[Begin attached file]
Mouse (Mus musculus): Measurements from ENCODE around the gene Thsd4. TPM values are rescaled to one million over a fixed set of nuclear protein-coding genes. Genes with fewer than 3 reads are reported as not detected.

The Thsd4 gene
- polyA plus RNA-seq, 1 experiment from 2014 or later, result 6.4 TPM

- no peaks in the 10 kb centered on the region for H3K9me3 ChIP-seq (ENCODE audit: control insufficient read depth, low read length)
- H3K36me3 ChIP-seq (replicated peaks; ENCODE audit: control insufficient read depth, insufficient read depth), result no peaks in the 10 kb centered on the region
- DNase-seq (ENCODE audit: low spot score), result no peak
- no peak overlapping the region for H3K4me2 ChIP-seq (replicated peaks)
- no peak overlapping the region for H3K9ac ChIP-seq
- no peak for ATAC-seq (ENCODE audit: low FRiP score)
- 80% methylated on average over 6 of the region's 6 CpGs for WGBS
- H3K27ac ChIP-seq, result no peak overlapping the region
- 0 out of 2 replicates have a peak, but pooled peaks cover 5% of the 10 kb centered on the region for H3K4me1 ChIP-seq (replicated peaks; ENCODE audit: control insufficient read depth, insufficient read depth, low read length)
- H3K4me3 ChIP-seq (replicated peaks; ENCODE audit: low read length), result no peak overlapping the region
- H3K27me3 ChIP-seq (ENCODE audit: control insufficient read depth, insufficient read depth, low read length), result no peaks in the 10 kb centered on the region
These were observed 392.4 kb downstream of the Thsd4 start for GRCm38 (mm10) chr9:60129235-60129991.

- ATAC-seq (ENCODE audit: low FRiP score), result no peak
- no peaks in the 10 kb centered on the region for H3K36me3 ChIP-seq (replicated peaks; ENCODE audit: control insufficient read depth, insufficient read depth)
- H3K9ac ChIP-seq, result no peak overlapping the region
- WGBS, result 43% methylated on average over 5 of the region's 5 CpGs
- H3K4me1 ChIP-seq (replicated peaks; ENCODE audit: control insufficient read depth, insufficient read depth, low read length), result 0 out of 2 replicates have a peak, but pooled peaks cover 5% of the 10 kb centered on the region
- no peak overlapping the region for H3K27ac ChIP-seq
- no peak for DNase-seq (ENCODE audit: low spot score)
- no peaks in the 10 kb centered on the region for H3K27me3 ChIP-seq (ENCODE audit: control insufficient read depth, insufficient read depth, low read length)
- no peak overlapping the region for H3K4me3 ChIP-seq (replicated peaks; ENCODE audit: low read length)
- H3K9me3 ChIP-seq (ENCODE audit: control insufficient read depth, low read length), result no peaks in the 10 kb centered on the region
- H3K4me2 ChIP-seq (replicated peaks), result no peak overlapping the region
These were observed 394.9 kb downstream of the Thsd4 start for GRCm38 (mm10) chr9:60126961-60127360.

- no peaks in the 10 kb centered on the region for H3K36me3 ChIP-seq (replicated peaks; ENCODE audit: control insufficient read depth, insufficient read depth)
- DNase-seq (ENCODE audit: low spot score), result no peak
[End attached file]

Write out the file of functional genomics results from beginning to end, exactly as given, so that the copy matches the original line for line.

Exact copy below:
Mouse (Mus musculus): Measurements from ENCODE around the gene Thsd4. TPM values are rescaled to one million over a fixed set of nuclear protein-coding genes. Genes with fewer than 3 reads are reported as not detected.

The Thsd4 gene
- polyA plus RNA-seq, 1 experiment from 2014 or later, result 6.4 TPM

- no peaks in the 10 kb centered on the region for H3K9me3 ChIP-seq (ENCODE audit: control insufficient read depth, low read length)
- H3K36me3 ChIP-seq (replicated peaks; ENCODE audit: control insufficient read depth, insufficient read depth), result no peaks in the 10 kb centered on the region
- DNase-seq (ENCODE audit: low spot score), result no peak
- no peak overlapping the region for H3K4me2 ChIP-seq (replicated peaks)
- no peak overlapping the region for H3K9ac ChIP-seq
- no peak for ATAC-seq (ENCODE audit: low FRiP score)
- 80% methylated on average over 6 of the region's 6 CpGs for WGBS
- H3K27ac ChIP-seq, result no peak overlapping the region
- 0 out of 2 replicates have a peak, but pooled peaks cover 5% of the 10 kb centered on the region for H3K4me1 ChIP-seq (replicated peaks; ENCODE audit: control insufficient read depth, insufficient read depth, low read length)
- H3K4me3 ChIP-seq (replicated peaks; ENCODE audit: low read length), result no peak overlapping the region
- H3K27me3 ChIP-seq (ENCODE audit: control insufficient read depth, insufficient read depth, low read length), result no peaks in the 10 kb centered on the region
These were observed 392.4 kb downstream of the Thsd4 start for GRCm38 (mm10) chr9:60129235-60129991.

- ATAC-seq (ENCODE audit: low FRiP score), result no peak
- no peaks in the 10 kb centered on the region for H3K36me3 ChIP-seq (replicated peaks; ENCODE audit: control insufficient read depth, insufficient read depth)
- H3K9ac ChIP-seq, result no peak overlapping the region
- WGBS, result 43% methylated on average over 5 of the region's 5 CpGs
- H3K4me1 ChIP-seq (replicated peaks; ENCODE audit: control insufficient read depth, insufficient read depth, low read length), result 0 out of 2 replicates have a peak, but pooled peaks cover 5% of the 10 kb centered on the region
- no peak overlapping the region for H3K27ac ChIP-seq
- no peak for DNase-seq (ENCODE audit: low spot score)
- no peaks in the 10 kb centered on the region for H3K27me3 ChIP-seq (ENCODE audit: control insufficient read depth, insufficient read depth, low read length)
- no peak overlapping the region for H3K4me3 ChIP-seq (replicated peaks; ENCODE audit: low read length)
- H3K9me3 ChIP-seq (ENCODE audit: control insufficient read depth, low read length), result no peaks in the 10 kb centered on the region
- H3K4me2 ChIP-seq (replicated peaks), result no peak overlapping the region
These were observed 394.9 kb downstream of the Thsd4 start for GRCm38 (mm10) chr9:60126961-60127360.

- no peaks in the 10 kb centered on the region for H3K36me3 ChIP-seq (replicated peaks; ENCODE audit: control insufficient read depth, insufficient read depth)
- DNase-seq (ENCODE audit: low spot score), result no peak